Besides their size, public housing can create major eyesores for neighbourhoods and communities if too many people in these projects come from low-income families. There are numerous studies that have shown public housing eventually deteriorates to sites of concentrated poverty, domestic violence and crime. In my own city, well-meaning social workers want to develop housing programs for former substance abusers or people with mental health problems. Did they ASK people first if they want to live with or beside other people with similar or possibly worse problems than they have? Just because somebody has had a substance abuse or mental health problem does not mean they want to live with and work with others who exclusively have the same problems ...

In another life, I created among other programs, a substantial pilot project that developed six independent agencies that trained and supported people with disabilities in starting and operating their own businesses. Almost ten years, five of six of these agencies are still operating and have a strong track record of success. Later, I provided services under contract to the provincial government to assist others to do the same thing. At my first round, I encountered people who wanted us to develop and fund consumer-controlled business co-operatives, which would give jobs to anybody that wanted a job and was reliable for at least a few hours a week. After consulting with the people and organizations I developed the pilots with, there was not a strong interest by people with disabilities working with others with the same problems in a business; however, there was substantial interest by many individuals in starting and running their own businesses. There were individuals who were interested in entering into partnerships with others, but the choice of partner or partners was theirs and theirs alone. Besides that, most of these prospective businesses planned to compete in the regular marketplace and having a disability or being known as a psychiatric survivor is not necessarily a strong selling point ... so why would I set these folks up to be any different than any other prospective entrepreneur? Why would it be any different for where someone lives?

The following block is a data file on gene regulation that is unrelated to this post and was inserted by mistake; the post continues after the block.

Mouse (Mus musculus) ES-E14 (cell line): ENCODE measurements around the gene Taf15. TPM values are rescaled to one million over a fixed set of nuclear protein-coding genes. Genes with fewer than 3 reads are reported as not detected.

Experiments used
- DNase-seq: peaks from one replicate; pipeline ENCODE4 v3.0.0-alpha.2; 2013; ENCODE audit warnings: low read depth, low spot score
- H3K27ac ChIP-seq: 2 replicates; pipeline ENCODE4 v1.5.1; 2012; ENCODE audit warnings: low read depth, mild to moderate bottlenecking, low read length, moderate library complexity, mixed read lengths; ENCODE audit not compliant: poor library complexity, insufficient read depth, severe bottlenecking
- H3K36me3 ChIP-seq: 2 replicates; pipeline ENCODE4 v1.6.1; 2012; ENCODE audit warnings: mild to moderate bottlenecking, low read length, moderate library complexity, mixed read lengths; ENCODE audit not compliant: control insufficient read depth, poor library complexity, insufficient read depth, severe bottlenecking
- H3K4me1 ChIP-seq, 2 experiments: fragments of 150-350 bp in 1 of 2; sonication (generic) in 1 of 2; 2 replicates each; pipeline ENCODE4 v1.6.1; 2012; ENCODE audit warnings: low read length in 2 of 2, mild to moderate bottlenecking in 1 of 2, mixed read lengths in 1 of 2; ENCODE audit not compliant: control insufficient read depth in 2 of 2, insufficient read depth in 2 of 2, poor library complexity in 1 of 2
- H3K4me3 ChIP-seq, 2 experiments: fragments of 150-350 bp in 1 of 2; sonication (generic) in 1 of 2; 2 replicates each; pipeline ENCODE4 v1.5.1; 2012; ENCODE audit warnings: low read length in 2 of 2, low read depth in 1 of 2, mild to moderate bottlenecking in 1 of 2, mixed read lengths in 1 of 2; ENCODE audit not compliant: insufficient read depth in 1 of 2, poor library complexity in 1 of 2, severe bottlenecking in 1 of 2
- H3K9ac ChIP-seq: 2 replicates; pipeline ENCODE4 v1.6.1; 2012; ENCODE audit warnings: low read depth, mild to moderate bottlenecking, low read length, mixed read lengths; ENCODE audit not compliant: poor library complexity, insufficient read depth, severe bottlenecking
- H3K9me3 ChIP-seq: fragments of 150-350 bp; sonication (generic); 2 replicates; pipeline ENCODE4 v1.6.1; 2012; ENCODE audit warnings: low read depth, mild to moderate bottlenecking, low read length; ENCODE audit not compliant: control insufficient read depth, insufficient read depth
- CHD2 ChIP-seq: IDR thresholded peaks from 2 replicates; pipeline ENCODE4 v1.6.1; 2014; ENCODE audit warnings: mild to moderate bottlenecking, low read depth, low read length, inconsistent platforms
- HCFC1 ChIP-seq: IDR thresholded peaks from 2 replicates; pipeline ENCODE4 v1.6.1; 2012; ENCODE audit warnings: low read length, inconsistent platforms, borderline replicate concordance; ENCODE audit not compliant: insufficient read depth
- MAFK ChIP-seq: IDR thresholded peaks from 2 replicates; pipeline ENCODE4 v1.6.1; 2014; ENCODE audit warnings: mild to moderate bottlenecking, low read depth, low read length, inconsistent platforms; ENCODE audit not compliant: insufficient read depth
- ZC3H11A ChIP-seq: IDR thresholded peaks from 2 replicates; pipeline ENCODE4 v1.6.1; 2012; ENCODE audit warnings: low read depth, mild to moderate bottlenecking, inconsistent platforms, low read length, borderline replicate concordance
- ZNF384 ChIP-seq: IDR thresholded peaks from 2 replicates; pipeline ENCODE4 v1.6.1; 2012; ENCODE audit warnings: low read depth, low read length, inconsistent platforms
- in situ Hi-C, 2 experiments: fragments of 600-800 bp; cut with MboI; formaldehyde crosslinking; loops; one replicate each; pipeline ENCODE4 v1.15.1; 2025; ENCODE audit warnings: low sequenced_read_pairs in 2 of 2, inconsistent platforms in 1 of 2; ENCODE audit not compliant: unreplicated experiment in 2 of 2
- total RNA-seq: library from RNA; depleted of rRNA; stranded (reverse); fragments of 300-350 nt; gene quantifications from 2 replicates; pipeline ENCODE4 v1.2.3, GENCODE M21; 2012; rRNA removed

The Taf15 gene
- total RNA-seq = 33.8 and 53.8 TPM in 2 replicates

Finally, public housing policies entrench poverty. Let me say this again: public housing policies entrench poverty. When I refer to public housing under this category, I am particularly referring to "rent-geared-to-income" housing. Rent-geared-to-income housing under Ontario's Social Housing Reform Act requires that rent subsidies be geared to a person's income. While this sounds simple, it really is not. I used to live in co-operative housing, where our property was then placed under this Act (against the wishes of the co-operative housing associations, mind you). Your rent subsidy for example differs if your income came from working, than if it came from social assistance benefits. The reason I was told was because when somebody works, their income comes to them in weekly or biweekly implements, while social assistance is paid monthly ... therefore, just by working itself, your rent would increase. As you continue to earn more money, your rent increases even more. I believe the standard they keep is 30% of one's net income. This is not a bad policy if you always earned the same amount of money month after month, but we all know this doesn't happen.